Please Refer Me! A Guide to Establishing an Employee Referral Program

Recruitment is tough even in times of higher unemployment and recruiting professionals need to resort to non-traditional methods of finding candidates. The costs of placing ads in either newspapers or on websites can be high and can lead to a glut of unqualified candidates that need to be weeded through to find the hidden gems. The process can be exhausting and some recruiters have become jaded by the onslaught of candidate interest. Its times like this that we have to dig into our HR Bag of Tricks and find ways to get what we need while saving
time and money. A good way to find qualified candidates is to use an employee referral program (ERP). An ERP uses your existing employees to help find “warm” candidates who might be contenders for open positions. There are advantages and disadvantages to ERPs and these types of programs should be looked at carefully to put the right plan together for your company.

Here are some potential pros to using an ERP

  • Reduced recruiting costs by lowering advertising expense
  • The generation of warm leads by employees reduces days to fill
  • Increased engagement among existing staff who feel invested in the company where their
    friends and families work
  • Increase in retention rates for all staff which results in a quantifiable reduction in
    turnover costs

There are many ways to implement a fruitful ERP; the key is to first look at your company for guidance on what aspects would work best for you. An incentive to have employees refer qualified – and potentially those passive candidates which all recruiters crave – is to tie the referral to some sort of bonus. Depending on the position or the company the budget for referral bonuses might vary. A good rule of thumb is to put parameters on the referral to maximize the cost of the bonus. For example, require the referred candidate to remain employed for a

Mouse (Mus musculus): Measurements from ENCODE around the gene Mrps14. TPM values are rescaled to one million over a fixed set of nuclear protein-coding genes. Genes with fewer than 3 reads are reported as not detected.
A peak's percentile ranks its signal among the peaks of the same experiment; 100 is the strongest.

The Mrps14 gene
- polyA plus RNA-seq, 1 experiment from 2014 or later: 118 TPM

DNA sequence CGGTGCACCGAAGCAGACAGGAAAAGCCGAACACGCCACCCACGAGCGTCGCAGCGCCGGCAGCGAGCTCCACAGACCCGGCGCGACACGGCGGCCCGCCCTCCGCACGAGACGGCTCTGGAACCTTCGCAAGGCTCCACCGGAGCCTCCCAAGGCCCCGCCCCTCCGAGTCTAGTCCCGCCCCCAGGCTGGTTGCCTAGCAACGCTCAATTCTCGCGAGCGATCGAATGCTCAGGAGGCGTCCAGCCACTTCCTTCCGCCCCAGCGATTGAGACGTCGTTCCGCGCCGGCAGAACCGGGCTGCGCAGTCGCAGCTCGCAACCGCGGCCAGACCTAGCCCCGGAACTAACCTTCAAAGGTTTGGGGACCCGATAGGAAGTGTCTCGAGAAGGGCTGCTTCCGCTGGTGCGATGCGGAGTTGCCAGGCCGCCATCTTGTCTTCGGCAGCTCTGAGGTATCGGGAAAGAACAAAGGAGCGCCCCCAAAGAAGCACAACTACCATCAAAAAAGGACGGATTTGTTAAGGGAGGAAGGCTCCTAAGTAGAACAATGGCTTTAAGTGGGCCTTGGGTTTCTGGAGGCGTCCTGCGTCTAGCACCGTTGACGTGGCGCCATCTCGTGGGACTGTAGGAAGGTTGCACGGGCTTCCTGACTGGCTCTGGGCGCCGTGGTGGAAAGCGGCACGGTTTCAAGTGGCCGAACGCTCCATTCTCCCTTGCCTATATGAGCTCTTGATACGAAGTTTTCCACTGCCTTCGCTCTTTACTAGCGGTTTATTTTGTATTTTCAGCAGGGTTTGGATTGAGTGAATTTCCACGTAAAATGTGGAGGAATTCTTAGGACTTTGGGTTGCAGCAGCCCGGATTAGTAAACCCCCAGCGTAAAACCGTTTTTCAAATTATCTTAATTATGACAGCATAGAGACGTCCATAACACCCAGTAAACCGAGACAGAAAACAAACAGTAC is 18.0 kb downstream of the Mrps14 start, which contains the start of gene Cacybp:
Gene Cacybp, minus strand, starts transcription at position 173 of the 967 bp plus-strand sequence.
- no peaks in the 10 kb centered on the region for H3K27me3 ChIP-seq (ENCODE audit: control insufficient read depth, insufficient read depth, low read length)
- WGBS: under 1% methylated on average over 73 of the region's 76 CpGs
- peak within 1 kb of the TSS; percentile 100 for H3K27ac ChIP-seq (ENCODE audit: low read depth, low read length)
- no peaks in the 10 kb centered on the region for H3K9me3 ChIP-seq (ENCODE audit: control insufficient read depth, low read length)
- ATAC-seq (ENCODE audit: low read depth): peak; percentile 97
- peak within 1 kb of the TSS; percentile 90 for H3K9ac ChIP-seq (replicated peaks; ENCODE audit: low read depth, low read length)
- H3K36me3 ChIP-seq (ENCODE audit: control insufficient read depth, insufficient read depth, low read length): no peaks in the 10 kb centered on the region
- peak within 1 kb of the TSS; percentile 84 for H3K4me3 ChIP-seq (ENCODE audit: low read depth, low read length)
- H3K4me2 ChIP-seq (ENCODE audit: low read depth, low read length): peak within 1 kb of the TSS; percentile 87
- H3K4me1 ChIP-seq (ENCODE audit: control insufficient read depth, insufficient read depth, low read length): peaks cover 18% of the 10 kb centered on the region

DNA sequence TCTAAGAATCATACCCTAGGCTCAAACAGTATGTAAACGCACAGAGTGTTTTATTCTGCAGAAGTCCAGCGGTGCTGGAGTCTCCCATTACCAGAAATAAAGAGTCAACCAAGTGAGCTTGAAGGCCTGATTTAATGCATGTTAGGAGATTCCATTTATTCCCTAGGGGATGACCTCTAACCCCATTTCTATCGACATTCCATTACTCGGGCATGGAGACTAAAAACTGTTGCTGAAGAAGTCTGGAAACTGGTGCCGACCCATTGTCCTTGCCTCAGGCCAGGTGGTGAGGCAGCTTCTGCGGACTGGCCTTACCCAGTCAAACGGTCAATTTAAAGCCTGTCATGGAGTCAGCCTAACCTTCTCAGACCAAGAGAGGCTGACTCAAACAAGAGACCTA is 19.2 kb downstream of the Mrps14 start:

specified period of time (i.e. 90 days) or achieve a production benchmark (i.e. meeting 100% productivity requirements) before the payout is made. The potential payout should be well communicated to your employees so that they understand what types of position(s) are needed and what they will get and when. Even offering a cash referral bonus can quickly become cost effective when tied to production standards or time with the company. And your employees will even help you keep the new hires employed so they can get their payout. You might
even want to look at doing some sort of bonus for the new hire. The value of this program can be seen almost immediately in many situations.

Now with the good comes the bad. There are a few things that might tarnish your stellar ERP so be aware and make provisions for these potential situations. If your company has been guilty of historical discriminatory hiring practices or has goals to increase minority representation, an ERP might not help. Employees tend to refer people like them and if these are not the type of candidate you are looking for then the ERP might cause more work than it is worth. Also, your shining star employees might refer a dud and your steady eddy employee might